The most basic method for computing a conditional probability using a probability format is:
P(A | B) = P(A & B) / P(B)
This probability format is identical to the frequency format, except for the probability operator
P( ) surrounding the numerator and denominator terms. The P(A & B) term denotes the joint probability of A and B occurring together. To understand how the joint probability P(A & B)
can be computed from cross-tabulated data, consider the following
hypothetical data (taken from pp. 147-48 of Grimstead and Snell's
To convert this table of frequencies to a table of probabilities, you divide each cell frequency by the total frequency (60). Note that dividing by the total frequency also ensures that Cancer x Smokes cell probabilies sum to 1 and permits you to refer to the silver area of the table below as the joint probability distribution of Cancer and Smoking.
|-Cancer||40 / 60||10 / 60||50 / 60|
|+Cancer||7 / 60||3 / 60||10 / 60|
|Totals||47 / 60||13 / 60||60 / 60|
To compute the probability of cancer given that a person smokes P(+Cancer | +Smokes), you can simply substitute the values from this table into the above formula as follows:
P(+Cancer | +Smokes) = ( 3 / 60 ) / ( 13 / 60) = 0.05 / .217 = 0.23
Note that you could have derived this value from the table of frequencies as well:
P(+Cancer | +Smokes) = 3 / 13 = 0.23
How do you interpret this result? Using the recommended approach of communicating risk in terms of frequencies, you might say that of the next 100 smokers you enounter, you can expect 23 of them to experience cancer in their lifetime. What is the probability of getting cancer if you do not smoke?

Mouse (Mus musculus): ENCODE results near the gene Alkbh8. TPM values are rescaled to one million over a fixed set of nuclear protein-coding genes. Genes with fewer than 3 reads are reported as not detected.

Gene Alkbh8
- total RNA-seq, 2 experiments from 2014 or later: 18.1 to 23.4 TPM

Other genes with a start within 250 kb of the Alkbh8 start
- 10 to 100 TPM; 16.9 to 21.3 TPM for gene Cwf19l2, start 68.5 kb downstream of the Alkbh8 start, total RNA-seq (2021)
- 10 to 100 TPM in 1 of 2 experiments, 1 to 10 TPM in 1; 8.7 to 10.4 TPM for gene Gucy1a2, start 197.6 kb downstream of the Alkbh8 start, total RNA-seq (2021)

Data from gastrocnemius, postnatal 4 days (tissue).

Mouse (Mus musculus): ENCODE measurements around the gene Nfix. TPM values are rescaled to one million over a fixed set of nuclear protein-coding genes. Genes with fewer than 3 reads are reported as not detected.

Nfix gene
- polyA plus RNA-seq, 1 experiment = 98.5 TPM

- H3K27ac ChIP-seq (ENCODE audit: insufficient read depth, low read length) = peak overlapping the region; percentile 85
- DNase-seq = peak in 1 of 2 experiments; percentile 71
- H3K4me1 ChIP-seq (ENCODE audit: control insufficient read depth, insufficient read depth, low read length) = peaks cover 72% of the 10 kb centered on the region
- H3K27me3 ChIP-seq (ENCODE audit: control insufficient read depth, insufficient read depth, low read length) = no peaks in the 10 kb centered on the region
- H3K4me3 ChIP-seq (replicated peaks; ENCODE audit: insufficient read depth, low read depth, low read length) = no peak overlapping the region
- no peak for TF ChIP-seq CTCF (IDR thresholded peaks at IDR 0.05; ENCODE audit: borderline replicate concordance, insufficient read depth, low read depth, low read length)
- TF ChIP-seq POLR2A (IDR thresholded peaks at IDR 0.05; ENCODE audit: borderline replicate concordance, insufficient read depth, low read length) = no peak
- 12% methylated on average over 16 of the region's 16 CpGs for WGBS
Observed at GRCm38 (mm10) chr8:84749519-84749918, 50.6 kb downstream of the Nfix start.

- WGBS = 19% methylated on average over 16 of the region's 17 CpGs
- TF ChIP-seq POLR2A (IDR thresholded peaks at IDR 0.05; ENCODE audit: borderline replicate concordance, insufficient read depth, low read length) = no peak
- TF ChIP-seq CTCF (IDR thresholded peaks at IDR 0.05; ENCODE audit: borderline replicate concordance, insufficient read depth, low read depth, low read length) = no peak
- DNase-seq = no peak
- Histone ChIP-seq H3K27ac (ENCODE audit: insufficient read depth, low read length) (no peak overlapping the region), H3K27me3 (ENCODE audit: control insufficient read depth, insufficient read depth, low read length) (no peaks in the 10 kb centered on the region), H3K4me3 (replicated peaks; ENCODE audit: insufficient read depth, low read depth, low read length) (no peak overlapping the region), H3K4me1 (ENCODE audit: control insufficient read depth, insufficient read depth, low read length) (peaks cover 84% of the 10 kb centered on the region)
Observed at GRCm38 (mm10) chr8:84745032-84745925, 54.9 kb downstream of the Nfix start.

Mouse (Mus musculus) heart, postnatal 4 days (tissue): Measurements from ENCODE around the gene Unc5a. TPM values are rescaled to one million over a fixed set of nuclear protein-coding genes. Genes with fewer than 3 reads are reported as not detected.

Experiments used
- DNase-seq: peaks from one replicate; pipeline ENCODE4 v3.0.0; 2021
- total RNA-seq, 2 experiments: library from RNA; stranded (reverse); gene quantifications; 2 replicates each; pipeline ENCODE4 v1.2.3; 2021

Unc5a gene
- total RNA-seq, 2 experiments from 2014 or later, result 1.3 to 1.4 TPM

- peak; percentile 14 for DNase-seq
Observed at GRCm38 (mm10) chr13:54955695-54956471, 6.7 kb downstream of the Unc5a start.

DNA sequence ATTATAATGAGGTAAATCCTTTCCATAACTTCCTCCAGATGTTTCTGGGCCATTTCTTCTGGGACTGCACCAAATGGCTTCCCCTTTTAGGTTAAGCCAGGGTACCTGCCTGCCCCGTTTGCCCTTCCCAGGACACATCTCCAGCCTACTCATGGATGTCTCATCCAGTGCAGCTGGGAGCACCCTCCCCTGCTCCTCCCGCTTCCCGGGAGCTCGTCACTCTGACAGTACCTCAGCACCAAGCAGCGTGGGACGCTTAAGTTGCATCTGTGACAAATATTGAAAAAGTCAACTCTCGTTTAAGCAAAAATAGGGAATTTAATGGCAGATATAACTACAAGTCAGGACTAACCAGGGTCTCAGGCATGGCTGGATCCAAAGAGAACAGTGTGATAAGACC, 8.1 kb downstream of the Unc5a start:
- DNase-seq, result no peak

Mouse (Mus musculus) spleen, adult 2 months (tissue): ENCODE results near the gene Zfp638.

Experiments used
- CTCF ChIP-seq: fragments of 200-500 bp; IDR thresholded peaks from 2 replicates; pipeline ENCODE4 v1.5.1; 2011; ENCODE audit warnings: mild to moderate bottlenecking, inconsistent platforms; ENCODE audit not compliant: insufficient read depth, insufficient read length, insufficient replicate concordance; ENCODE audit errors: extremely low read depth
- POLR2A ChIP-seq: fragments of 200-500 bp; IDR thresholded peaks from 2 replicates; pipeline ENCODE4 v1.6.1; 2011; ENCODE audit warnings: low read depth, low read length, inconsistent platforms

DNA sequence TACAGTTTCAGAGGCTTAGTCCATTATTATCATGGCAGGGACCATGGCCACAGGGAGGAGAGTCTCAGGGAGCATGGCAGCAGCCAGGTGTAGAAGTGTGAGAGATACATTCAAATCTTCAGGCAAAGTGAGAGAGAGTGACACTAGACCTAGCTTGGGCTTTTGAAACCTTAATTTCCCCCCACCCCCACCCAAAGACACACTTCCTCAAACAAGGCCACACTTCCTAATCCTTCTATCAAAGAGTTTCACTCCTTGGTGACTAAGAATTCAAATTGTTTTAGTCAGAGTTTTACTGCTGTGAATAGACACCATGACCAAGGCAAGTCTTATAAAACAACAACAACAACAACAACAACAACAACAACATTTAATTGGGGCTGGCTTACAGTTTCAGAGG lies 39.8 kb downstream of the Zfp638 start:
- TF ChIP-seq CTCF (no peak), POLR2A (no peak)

P(+Cancer | -Smokes) = ( 7 / 60 ) / ( 47 / 60) = 0.117 / .783 = 0.15
So it appears that you are more likely to get cancer if you smoke than if you do not smoke, even though the tallies appearing in the table might not have initially given you that impression. It is interesting to speculate on what the true conditional probabilities might be for various types of cancer given various criteria for defining someone as a smoker.
A "cohort" research methodology would also require you to equate smokers and non-smokers on other variables like age, gender, and weight so that smoking, and not these other co-variates, can be isolated as the root cause of the different cancer rates.
To summarize, you can compute a conditional probability (+Cancer | +Smokes) from joint distribution data by dividing the relevant joint probability P(+Cancer & +Smokes) by the relevant marginal probability P(+Smokes). As you might imagine, it is often easier and more feasible to derive estimates of a conditional probability from summary tables like this, rather than expecting to apply more data-intensive enumeration methods.